The government has officially introducing legislation that will mandate Britain to reduce carbon emissions to ‘net-zero’ by 2050 – This means that all emission must either be ceased or offset (think, planting trees).
Thus making the UK the first major economy, and G7 member, to legally commit to going carbon-neutral. Norway and Finland have now also pledged to go carbon-neutral by 2030 and 2035, Scotland by 2045 and France by 2050. The government’s original target, proposed in the Climate Change Act of 2008, was a reduction of 80 per cent.
The UK’s Committee on Climate Change, which recommended the 2050 target that the UK set, explains that if additional countries follow the UK, there’s a 50 percent chance we could avoid a potentially dangerous 1.5 degree temperature increase until past 2100 (author of calculations unknown).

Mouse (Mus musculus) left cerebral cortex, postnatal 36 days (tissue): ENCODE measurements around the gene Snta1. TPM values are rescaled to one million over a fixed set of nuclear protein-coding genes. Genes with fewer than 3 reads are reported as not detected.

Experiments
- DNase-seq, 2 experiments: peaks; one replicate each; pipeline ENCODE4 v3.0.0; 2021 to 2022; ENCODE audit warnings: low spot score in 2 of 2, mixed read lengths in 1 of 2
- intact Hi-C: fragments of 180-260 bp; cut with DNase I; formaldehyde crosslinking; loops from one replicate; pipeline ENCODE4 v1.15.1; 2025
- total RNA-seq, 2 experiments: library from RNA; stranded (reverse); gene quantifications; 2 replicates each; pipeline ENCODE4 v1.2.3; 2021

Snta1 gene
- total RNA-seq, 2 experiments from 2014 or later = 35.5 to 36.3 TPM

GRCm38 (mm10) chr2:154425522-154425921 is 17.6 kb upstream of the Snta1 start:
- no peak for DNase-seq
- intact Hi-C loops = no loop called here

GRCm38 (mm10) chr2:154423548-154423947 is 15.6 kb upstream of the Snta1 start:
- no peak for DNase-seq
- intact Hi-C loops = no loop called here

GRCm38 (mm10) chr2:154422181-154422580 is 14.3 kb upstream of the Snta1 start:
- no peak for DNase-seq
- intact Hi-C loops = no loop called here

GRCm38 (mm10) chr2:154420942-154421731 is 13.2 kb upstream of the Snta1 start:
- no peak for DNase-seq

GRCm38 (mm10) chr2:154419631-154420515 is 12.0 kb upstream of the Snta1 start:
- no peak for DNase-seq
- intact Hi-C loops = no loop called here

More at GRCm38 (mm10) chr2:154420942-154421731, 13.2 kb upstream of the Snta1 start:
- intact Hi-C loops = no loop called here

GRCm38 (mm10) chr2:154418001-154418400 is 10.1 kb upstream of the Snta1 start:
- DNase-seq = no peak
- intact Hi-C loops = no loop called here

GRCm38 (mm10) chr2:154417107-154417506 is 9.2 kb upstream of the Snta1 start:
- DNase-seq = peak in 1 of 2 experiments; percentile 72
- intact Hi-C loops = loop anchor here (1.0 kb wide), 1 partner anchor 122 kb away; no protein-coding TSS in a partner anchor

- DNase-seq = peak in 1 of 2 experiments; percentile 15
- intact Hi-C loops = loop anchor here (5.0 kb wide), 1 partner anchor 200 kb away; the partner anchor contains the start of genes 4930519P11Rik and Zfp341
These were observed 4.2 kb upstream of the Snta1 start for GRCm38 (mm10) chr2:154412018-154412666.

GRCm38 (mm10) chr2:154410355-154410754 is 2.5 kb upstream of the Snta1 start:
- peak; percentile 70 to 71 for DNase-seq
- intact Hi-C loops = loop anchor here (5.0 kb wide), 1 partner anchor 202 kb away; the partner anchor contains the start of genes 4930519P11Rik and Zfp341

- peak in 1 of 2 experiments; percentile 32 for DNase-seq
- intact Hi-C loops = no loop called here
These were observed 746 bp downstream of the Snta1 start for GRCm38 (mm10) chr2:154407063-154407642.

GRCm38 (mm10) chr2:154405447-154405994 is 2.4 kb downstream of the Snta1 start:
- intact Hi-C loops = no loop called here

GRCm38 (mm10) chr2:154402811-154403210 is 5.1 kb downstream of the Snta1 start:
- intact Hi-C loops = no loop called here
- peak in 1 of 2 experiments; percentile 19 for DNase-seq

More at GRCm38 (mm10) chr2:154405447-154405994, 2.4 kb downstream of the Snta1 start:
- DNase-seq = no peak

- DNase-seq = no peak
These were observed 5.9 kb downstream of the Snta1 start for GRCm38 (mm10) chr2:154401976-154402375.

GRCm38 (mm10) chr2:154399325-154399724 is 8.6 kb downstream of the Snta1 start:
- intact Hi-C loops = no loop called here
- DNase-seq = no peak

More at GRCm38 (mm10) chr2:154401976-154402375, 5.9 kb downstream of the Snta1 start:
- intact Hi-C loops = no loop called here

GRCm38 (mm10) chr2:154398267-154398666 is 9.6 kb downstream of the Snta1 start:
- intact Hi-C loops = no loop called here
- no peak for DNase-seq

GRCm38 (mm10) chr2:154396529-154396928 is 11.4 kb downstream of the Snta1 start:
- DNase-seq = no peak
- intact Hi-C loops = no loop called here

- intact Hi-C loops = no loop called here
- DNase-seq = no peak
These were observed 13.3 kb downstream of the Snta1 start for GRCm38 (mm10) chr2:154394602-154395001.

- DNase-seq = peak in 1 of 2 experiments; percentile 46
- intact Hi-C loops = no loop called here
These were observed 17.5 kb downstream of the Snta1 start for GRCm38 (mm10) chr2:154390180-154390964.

Going totally carbon-neutral is a massive endeavor, so people’s lifestyles will have to change, perhaps most significantly, the way we get around. The government has already said sales of petrol and diesel cars will be banned by 2040, but are facing pressure to move this date up to only a decade away. Then there’s the issue of infrastructure, and how the necessary electricity will be generated. Sad to see you go fossil fuels.
SMMT Chief Executive Mike Hawes said “the transition in markets and manufacturing capabilities, however, needs to be managed carefully”. Achieving the government’s target requires “significant investment in infrastructure, long term consumer incentives and further policies and financial commitments that encourage drivers into new vehicles and technologies”.
What are your thoughts, TG.com? How are we going to be getting around in 30 years’ time?